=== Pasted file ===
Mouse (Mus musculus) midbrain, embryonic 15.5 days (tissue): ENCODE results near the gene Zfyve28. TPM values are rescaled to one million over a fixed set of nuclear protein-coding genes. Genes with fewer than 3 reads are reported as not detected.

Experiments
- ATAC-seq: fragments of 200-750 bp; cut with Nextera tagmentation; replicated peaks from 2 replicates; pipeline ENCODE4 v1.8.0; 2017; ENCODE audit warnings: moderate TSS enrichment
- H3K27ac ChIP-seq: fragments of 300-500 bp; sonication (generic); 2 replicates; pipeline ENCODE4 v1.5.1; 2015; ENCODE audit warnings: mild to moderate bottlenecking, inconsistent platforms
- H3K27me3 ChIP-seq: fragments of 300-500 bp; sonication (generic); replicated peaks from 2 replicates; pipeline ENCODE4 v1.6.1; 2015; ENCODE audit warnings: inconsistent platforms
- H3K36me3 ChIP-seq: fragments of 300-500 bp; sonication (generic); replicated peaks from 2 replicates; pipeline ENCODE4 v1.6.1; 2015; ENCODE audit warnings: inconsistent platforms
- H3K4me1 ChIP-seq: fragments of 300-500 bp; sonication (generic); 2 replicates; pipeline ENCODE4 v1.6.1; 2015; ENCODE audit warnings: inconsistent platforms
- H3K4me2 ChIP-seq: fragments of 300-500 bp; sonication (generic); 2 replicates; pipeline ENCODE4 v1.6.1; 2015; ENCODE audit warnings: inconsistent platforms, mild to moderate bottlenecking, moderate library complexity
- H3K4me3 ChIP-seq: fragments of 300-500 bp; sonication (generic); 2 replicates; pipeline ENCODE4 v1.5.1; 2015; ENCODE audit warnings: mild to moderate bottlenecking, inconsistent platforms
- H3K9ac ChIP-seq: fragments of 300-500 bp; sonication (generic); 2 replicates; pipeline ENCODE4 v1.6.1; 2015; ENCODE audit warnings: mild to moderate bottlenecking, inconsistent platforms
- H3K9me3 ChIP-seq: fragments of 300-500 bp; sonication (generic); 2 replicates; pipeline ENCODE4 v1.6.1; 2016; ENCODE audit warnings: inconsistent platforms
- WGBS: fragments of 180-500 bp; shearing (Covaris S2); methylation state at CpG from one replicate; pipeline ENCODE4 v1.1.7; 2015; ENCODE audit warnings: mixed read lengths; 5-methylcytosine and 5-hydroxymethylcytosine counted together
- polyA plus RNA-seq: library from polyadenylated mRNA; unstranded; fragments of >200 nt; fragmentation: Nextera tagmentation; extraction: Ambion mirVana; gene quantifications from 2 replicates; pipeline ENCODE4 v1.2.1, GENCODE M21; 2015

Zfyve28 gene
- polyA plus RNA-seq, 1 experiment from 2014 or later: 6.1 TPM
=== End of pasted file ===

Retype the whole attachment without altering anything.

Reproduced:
Mouse (Mus musculus) midbrain, embryonic 15.5 days (tissue): ENCODE results near the gene Zfyve28. TPM values are rescaled to one million over a fixed set of nuclear protein-coding genes. Genes with fewer than 3 reads are reported as not detected.

Experiments
- ATAC-seq: fragments of 200-750 bp; cut with Nextera tagmentation; replicated peaks from 2 replicates; pipeline ENCODE4 v1.8.0; 2017; ENCODE audit warnings: moderate TSS enrichment
- H3K27ac ChIP-seq: fragments of 300-500 bp; sonication (generic); 2 replicates; pipeline ENCODE4 v1.5.1; 2015; ENCODE audit warnings: mild to moderate bottlenecking, inconsistent platforms
- H3K27me3 ChIP-seq: fragments of 300-500 bp; sonication (generic); replicated peaks from 2 replicates; pipeline ENCODE4 v1.6.1; 2015; ENCODE audit warnings: inconsistent platforms
- H3K36me3 ChIP-seq: fragments of 300-500 bp; sonication (generic); replicated peaks from 2 replicates; pipeline ENCODE4 v1.6.1; 2015; ENCODE audit warnings: inconsistent platforms
- H3K4me1 ChIP-seq: fragments of 300-500 bp; sonication (generic); 2 replicates; pipeline ENCODE4 v1.6.1; 2015; ENCODE audit warnings: inconsistent platforms
- H3K4me2 ChIP-seq: fragments of 300-500 bp; sonication (generic); 2 replicates; pipeline ENCODE4 v1.6.1; 2015; ENCODE audit warnings: inconsistent platforms, mild to moderate bottlenecking, moderate library complexity
- H3K4me3 ChIP-seq: fragments of 300-500 bp; sonication (generic); 2 replicates; pipeline ENCODE4 v1.5.1; 2015; ENCODE audit warnings: mild to moderate bottlenecking, inconsistent platforms
- H3K9ac ChIP-seq: fragments of 300-500 bp; sonication (generic); 2 replicates; pipeline ENCODE4 v1.6.1; 2015; ENCODE audit warnings: mild to moderate bottlenecking, inconsistent platforms
- H3K9me3 ChIP-seq: fragments of 300-500 bp; sonication (generic); 2 replicates; pipeline ENCODE4 v1.6.1; 2016; ENCODE audit warnings: inconsistent platforms
- WGBS: fragments of 180-500 bp; shearing (Covaris S2); methylation state at CpG from one replicate; pipeline ENCODE4 v1.1.7; 2015; ENCODE audit warnings: mixed read lengths; 5-methylcytosine and 5-hydroxymethylcytosine counted together
- polyA plus RNA-seq: library from polyadenylated mRNA; unstranded; fragments of >200 nt; fragmentation: Nextera tagmentation; extraction: Ambion mirVana; gene quantifications from 2 replicates; pipeline ENCODE4 v1.2.1, GENCODE M21; 2015

Zfyve28 gene
- polyA plus RNA-seq, 1 experiment from 2014 or later: 6.1 TPM